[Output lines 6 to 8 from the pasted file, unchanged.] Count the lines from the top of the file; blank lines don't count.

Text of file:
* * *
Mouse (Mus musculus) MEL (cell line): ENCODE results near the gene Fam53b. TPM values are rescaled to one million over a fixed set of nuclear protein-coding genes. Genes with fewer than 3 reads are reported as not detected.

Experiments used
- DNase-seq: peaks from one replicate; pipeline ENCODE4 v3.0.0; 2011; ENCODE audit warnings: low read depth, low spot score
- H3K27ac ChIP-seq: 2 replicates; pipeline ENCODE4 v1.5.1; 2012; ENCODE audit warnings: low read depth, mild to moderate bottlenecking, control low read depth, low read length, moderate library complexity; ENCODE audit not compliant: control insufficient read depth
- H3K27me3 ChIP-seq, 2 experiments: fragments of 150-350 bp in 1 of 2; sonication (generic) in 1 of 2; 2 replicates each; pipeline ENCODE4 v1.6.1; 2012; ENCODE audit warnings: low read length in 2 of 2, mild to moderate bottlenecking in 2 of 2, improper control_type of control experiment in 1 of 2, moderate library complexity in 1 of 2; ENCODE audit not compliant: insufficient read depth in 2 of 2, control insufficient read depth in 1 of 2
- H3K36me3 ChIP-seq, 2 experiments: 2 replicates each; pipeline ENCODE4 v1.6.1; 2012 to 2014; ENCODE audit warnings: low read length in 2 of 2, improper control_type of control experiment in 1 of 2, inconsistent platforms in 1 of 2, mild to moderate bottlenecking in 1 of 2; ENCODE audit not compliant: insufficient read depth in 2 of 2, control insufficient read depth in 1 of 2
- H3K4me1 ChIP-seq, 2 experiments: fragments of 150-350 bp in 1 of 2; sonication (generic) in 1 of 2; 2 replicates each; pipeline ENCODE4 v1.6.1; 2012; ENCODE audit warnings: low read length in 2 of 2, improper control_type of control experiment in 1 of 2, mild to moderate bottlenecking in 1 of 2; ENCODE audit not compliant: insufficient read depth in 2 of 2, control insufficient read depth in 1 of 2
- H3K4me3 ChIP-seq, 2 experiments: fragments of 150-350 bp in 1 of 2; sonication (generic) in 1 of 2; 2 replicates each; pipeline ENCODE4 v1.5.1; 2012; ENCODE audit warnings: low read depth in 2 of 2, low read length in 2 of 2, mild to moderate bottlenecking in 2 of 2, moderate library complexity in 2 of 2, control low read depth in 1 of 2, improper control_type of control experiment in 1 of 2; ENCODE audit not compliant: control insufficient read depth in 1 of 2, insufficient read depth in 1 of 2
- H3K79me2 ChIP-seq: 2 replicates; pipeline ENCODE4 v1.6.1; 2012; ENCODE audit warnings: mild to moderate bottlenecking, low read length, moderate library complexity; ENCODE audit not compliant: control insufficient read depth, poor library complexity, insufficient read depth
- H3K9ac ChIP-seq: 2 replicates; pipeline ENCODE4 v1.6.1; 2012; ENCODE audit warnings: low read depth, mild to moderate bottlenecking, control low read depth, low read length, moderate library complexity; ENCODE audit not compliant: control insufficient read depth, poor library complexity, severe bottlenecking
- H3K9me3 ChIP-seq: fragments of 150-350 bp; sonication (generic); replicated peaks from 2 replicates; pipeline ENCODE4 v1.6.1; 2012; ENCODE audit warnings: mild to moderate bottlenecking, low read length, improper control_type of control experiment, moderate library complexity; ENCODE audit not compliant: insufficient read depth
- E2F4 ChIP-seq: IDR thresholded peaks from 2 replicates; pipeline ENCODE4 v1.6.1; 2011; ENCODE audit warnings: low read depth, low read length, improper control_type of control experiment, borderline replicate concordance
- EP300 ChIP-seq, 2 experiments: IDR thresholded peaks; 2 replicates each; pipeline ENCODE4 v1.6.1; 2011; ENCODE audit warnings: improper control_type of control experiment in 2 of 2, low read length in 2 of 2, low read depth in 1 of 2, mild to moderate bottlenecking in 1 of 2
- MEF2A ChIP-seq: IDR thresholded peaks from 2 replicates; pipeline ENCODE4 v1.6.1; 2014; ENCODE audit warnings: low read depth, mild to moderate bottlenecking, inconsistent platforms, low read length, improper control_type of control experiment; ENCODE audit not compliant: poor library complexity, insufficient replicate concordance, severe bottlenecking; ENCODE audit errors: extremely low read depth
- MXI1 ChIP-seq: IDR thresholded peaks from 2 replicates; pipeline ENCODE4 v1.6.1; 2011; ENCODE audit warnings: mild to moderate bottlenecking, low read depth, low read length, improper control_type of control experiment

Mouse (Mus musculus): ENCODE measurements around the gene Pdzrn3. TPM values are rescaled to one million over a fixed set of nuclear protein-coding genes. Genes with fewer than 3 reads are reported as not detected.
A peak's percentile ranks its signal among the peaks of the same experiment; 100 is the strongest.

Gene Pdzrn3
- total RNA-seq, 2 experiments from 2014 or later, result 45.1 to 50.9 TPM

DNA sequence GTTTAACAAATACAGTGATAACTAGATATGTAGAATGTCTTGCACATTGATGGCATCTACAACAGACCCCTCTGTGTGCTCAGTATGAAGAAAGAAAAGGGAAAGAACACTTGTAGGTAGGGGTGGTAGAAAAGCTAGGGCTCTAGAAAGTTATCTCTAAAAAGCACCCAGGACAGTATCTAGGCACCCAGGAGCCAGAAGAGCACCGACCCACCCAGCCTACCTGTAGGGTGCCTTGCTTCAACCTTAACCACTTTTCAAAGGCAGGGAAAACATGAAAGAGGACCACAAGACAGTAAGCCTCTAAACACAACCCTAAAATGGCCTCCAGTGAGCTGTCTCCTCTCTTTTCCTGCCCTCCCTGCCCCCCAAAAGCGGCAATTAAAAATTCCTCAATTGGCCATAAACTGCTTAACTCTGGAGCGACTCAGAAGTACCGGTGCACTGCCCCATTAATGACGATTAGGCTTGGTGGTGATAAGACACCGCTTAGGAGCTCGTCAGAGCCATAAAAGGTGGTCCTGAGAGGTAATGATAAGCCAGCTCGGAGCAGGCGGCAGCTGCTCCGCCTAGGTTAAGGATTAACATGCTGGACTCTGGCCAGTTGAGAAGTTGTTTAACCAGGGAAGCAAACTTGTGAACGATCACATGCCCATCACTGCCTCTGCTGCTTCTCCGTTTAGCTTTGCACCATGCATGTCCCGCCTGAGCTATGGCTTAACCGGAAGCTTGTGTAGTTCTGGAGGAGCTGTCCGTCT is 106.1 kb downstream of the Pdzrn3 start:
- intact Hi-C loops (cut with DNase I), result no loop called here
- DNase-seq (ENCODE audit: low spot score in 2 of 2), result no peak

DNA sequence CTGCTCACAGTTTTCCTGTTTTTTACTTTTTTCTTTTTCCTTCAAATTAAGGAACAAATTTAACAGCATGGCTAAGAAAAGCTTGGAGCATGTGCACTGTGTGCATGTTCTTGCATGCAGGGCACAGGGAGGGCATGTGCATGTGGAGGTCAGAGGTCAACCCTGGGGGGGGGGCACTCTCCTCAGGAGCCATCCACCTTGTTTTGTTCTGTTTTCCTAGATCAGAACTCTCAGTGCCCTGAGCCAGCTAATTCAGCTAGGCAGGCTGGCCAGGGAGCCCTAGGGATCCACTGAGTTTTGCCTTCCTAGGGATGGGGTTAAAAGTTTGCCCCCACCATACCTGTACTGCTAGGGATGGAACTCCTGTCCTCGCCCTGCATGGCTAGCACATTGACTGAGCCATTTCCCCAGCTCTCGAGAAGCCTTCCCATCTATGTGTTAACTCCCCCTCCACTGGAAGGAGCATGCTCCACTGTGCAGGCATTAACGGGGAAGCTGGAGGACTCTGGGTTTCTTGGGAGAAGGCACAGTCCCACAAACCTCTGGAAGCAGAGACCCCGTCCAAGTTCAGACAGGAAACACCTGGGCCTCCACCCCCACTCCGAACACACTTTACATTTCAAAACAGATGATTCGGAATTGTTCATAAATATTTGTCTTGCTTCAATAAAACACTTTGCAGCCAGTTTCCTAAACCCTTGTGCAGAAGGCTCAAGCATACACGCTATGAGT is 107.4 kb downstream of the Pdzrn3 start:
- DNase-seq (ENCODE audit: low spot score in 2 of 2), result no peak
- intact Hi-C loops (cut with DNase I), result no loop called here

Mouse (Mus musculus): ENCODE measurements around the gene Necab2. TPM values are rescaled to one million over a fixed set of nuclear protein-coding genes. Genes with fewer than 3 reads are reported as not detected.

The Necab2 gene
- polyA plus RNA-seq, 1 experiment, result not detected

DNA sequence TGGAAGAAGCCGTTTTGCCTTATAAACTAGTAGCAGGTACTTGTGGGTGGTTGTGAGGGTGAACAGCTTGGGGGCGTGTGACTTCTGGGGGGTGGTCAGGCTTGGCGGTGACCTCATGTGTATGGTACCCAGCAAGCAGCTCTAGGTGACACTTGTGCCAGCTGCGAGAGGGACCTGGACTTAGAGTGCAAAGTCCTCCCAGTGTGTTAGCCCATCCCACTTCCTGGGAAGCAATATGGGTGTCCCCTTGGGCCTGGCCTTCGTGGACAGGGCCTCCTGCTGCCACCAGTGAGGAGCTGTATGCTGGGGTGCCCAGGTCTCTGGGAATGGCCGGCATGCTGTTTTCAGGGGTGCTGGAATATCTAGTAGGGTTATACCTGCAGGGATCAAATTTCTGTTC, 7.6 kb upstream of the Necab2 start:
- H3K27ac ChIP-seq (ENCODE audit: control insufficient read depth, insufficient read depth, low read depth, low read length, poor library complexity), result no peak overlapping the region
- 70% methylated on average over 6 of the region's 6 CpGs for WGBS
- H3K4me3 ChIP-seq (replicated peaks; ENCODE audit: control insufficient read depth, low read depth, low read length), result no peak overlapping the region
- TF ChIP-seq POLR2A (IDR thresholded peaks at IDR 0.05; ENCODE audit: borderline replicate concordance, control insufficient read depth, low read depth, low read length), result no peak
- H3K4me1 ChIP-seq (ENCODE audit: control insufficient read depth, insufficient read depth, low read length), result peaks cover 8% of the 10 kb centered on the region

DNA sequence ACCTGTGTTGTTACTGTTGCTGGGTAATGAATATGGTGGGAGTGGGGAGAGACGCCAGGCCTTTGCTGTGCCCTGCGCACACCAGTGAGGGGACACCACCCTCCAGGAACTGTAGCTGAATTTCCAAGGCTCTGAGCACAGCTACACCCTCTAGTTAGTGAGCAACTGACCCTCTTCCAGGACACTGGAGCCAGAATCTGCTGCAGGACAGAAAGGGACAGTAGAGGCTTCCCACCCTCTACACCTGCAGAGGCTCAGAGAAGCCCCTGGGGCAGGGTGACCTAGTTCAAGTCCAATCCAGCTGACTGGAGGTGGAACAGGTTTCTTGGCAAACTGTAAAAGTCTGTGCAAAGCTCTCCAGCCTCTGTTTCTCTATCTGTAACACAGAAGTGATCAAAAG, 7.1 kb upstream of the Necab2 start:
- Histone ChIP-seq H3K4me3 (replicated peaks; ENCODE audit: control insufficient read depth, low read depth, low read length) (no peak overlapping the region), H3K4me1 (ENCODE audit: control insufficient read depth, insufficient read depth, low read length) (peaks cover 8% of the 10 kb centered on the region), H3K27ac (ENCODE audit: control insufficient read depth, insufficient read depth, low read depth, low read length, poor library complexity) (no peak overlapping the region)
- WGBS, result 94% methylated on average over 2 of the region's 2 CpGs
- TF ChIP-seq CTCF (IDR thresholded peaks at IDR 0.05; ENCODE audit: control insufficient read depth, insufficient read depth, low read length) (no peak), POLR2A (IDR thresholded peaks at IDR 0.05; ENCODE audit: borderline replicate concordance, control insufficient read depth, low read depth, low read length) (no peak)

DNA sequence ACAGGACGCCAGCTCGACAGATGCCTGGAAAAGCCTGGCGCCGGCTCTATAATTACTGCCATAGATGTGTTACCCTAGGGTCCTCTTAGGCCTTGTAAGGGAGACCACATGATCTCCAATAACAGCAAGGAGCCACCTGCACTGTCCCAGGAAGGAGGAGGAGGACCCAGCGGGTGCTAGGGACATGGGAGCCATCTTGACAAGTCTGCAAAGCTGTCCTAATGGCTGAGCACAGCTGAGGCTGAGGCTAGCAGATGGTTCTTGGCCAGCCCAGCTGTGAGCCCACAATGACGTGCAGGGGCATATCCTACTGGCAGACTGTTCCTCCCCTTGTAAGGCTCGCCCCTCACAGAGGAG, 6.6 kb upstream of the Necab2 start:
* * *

- H3K36me3 ChIP-seq, 2 experiments: 2 replicates each; pipeline ENCODE4 v1.6.1; 2012 to 2014; ENCODE audit warnings: low read length in 2 of 2, improper control_type of control experiment in 1 of 2, inconsistent platforms in 1 of 2, mild to moderate bottlenecking in 1 of 2; ENCODE audit not compliant: insufficient read depth in 2 of 2, control insufficient read depth in 1 of 2
- H3K4me1 ChIP-seq, 2 experiments: fragments of 150-350 bp in 1 of 2; sonication (generic) in 1 of 2; 2 replicates each; pipeline ENCODE4 v1.6.1; 2012; ENCODE audit warnings: low read length in 2 of 2, improper control_type of control experiment in 1 of 2, mild to moderate bottlenecking in 1 of 2; ENCODE audit not compliant: insufficient read depth in 2 of 2, control insufficient read depth in 1 of 2
- H3K4me3 ChIP-seq, 2 experiments: fragments of 150-350 bp in 1 of 2; sonication (generic) in 1 of 2; 2 replicates each; pipeline ENCODE4 v1.5.1; 2012; ENCODE audit warnings: low read depth in 2 of 2, low read length in 2 of 2, mild to moderate bottlenecking in 2 of 2, moderate library complexity in 2 of 2, control low read depth in 1 of 2, improper control_type of control experiment in 1 of 2; ENCODE audit not compliant: control insufficient read depth in 1 of 2, insufficient read depth in 1 of 2